A Valentine That Blooms

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This flowery valentine has a secret: lavender seeds embedded in the paper. Read it, then plant it.
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Many variations are possible with simple handmade paper cards.
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Imagine getting a card on Valentine’s Day that still speaks to you in July. Imagine a valentine with a message that comes alive.

Here’s a craft project for one of those seemingly endless winter nights: valentines of handmade paper with lavender seeds embedded in them. Your loved ones can read the cards and think about you, then plant them and think of you again in late summer when they’re picking lavender flowers from a blooming border.

These cards are surprisingly easy to make. Paper is nothing more than vegetable fiber that has been ground to a pulp in water, spread on a screen, and flattened as it dries. Making paper by starting with plants–harvesting, soaking, and boiling them to make the pulp (see “Paper from Plants” on page 51)–is time-consuming, so I take a shortcut that saves time and energy. I start with paper, using whatever I have on hand, such as scrap typing paper, colored paper, even newspaper. The result is a project that children can do.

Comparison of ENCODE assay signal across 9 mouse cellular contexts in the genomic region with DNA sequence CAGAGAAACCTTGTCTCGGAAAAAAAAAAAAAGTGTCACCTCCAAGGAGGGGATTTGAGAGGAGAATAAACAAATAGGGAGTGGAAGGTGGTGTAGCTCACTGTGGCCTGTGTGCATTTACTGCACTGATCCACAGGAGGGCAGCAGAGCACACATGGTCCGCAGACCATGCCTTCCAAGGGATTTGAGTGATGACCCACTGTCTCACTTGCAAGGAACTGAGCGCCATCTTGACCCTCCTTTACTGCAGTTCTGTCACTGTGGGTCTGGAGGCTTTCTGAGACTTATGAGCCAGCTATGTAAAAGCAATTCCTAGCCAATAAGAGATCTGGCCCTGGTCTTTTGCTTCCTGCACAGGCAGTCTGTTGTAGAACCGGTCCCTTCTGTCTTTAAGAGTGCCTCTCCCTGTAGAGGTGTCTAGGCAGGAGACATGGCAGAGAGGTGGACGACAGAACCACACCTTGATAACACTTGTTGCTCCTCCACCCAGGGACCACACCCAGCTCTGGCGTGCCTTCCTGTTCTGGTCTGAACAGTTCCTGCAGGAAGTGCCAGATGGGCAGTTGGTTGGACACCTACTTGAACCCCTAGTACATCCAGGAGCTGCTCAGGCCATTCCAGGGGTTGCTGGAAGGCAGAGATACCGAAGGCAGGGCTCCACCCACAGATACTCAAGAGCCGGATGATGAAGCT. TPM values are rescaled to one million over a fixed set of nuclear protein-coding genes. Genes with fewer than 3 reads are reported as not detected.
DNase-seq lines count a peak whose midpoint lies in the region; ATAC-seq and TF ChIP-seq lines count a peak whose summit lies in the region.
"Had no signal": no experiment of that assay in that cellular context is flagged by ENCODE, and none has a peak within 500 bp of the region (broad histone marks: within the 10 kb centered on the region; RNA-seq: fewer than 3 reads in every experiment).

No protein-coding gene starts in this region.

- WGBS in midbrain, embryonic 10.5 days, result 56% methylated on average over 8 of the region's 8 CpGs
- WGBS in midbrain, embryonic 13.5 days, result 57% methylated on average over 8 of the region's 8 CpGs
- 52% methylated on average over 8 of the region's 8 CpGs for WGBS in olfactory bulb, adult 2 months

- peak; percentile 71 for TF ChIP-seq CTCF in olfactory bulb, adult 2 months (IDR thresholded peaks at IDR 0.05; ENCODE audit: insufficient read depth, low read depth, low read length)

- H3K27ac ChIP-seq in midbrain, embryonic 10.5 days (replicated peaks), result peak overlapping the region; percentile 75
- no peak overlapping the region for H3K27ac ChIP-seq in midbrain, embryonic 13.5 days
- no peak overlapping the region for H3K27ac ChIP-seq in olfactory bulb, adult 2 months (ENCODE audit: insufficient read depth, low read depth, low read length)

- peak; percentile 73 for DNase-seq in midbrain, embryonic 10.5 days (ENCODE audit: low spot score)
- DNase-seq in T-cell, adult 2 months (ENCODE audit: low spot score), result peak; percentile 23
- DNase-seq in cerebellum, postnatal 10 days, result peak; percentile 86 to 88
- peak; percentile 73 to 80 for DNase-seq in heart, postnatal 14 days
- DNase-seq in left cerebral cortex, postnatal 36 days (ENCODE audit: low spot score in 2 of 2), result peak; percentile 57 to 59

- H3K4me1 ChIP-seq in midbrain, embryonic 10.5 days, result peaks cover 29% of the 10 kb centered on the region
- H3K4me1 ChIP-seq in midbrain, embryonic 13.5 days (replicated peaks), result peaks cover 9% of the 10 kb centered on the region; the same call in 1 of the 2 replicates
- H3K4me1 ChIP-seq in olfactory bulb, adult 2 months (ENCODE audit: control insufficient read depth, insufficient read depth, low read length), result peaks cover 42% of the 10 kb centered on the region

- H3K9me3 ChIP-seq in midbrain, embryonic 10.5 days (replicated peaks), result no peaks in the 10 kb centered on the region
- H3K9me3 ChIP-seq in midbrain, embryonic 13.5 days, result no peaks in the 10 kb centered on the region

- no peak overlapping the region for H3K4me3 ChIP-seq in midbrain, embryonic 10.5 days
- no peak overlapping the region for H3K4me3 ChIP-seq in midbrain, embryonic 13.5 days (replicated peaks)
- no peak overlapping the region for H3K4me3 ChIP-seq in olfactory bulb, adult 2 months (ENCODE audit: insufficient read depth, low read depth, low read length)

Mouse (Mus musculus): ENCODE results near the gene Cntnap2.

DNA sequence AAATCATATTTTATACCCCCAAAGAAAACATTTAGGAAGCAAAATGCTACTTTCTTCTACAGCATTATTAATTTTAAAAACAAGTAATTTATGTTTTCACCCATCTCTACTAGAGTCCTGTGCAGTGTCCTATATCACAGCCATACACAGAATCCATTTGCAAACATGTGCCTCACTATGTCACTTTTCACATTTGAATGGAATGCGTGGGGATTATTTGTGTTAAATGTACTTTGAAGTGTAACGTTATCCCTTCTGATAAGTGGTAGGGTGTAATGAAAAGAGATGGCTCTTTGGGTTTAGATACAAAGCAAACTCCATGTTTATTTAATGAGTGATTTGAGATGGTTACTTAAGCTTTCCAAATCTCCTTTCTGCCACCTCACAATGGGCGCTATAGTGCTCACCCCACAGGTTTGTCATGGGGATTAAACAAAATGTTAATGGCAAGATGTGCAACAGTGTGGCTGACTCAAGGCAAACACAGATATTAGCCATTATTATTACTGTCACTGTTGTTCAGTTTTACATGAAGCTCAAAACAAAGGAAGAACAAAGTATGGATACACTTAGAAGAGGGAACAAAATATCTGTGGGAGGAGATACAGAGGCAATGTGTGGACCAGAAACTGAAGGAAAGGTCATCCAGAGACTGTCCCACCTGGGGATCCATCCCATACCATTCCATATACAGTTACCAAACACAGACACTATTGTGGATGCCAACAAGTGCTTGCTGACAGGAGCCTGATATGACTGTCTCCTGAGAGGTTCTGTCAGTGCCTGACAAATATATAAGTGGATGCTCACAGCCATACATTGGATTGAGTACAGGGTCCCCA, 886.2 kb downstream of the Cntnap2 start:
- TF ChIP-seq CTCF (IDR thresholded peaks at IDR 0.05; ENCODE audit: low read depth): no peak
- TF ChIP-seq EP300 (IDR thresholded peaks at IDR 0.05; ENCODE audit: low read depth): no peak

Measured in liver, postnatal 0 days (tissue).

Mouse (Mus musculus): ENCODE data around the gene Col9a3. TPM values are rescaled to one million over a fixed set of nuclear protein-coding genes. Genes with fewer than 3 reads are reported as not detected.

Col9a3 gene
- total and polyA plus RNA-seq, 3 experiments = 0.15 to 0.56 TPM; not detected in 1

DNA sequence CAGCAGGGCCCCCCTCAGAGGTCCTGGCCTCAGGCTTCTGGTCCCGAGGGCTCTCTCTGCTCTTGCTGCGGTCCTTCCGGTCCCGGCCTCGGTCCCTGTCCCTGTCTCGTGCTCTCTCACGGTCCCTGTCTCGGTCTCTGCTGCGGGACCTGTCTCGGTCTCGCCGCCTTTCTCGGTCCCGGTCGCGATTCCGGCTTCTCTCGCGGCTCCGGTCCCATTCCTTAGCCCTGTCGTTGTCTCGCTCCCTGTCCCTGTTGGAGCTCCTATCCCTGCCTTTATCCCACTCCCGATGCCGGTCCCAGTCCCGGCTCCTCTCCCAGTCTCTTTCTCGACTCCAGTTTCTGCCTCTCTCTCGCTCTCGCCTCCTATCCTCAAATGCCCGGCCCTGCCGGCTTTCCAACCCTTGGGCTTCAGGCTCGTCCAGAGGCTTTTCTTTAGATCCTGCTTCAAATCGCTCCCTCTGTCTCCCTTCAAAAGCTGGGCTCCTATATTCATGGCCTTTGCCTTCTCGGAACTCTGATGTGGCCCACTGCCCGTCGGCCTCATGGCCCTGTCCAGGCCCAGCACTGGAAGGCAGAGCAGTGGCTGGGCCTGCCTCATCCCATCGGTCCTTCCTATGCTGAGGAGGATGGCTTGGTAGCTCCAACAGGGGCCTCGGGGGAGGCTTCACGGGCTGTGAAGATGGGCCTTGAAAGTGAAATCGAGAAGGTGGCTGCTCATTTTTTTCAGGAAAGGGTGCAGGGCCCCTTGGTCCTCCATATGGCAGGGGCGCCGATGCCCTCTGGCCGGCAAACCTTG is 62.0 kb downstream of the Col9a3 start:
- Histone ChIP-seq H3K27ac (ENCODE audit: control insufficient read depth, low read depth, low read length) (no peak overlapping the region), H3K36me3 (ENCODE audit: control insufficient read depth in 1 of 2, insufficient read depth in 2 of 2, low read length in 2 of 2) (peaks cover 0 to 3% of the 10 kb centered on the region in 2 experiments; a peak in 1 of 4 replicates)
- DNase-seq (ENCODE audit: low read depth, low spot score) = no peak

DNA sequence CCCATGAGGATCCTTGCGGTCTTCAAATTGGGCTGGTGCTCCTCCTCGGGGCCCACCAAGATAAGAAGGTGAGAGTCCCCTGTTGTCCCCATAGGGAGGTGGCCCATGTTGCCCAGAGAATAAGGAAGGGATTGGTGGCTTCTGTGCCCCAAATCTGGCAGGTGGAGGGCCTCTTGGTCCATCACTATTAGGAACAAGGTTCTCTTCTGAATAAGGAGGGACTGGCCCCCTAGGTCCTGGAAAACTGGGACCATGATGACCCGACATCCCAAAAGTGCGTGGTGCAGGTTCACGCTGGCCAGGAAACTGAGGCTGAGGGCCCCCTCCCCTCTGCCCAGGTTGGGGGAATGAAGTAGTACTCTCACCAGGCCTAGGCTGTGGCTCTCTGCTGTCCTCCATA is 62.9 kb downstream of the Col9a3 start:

Lavender is a perfect Valentine’s Day flower. In the Victorian language of flowers, lavender conveys a message of devotion and loyalty. For these cards, I used dried lavender leaves and flowers from my garden to add texture and interest to the paper along with seeds of the fast-growing lavender cultivar Lavandula angustifolia ‘Lady’, which blooms the first year from seed. Handmade cards can hold seeds of basil, chives, parsley, dill, flax, or wildflowers, but avoid large seeds that will be lumpy in the final paper. The hot water you add to the pulp doesn’t harm the seeds.

Seeds embedded in paper are germinated the same way they would be if they were loose. Lavender is best started indoors. Fill several pots with moist potting mix. Tear the card into several pieces, and press a piece onto the surface of the potting mix (because lavender requires light to germinate). Water thoroughly. Keep the paper and potting mix moist. Germination should occur within about two weeks.

Making the Paper

For your first batch of handmade paper, you’ll need to gather a few materials that are readily available at hardware, craft, hobby, or office-supply stores, and you’ll need a mold and deckle, the frames that hold and shape your paper. They’re easy enough to make yourself (see above), or you can buy them at craft stores. A mold and deckle can be reused for as many cards as you want to make.


• 1 large sheet blotting paper, cut into 6 pieces 12 inches square (these are also reusable)
• Absorbent cloth (a few pieces 12 by 16 inches cut from an old wool blanket are perfect)
• Rolling pin
• Blender
• 2 plastic containers, one holding 4 cups; the other, 6 to 10 cups
• Large basin or 20-by-15-by-5-inch plastic storage box
• Mold and deckle